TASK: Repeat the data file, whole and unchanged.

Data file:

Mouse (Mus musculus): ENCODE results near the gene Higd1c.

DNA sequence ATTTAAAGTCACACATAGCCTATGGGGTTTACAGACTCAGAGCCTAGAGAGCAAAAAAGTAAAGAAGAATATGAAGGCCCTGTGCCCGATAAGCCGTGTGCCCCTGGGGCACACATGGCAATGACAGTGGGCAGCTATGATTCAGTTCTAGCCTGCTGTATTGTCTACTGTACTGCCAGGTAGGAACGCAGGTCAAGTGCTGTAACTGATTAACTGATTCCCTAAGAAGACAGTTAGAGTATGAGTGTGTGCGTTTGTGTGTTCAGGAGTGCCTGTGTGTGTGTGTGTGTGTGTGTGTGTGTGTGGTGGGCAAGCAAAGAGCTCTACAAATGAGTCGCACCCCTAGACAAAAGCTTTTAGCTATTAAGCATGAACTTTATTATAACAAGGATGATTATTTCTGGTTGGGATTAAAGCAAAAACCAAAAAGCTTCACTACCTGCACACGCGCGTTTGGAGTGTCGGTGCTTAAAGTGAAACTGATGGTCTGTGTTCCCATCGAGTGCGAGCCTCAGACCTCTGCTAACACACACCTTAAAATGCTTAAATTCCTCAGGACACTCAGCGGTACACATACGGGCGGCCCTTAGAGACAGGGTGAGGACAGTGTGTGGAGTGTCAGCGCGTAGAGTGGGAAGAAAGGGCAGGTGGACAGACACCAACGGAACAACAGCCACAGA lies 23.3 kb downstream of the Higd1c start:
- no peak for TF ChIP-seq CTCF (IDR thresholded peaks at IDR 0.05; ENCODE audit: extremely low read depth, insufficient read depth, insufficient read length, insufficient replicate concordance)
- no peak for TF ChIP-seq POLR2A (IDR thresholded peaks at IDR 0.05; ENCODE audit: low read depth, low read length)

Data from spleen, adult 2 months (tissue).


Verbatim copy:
Mouse (Mus musculus): ENCODE results near the gene Higd1c.

DNA sequence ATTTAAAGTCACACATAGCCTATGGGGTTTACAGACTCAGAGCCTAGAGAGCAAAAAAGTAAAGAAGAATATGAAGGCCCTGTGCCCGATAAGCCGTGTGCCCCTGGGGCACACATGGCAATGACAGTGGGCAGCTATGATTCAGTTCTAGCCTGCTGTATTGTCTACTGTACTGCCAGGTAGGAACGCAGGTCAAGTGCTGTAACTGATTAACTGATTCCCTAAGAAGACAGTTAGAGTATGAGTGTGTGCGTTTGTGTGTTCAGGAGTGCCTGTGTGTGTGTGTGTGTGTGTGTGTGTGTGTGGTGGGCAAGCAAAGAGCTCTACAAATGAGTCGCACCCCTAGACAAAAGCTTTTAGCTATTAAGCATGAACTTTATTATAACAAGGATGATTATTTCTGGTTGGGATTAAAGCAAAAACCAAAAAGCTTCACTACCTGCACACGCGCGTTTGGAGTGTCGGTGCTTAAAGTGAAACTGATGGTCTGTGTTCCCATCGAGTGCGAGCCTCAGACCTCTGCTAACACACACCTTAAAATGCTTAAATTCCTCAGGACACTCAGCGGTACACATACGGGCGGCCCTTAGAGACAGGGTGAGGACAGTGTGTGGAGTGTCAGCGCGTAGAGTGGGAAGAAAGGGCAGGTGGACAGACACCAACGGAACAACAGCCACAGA lies 23.3 kb downstream of the Higd1c start:
- no peak for TF ChIP-seq CTCF (IDR thresholded peaks at IDR 0.05; ENCODE audit: extremely low read depth, insufficient read depth, insufficient read length, insufficient replicate concordance)
- no peak for TF ChIP-seq POLR2A (IDR thresholded peaks at IDR 0.05; ENCODE audit: low read depth, low read length)

Data from spleen, adult 2 months (tissue).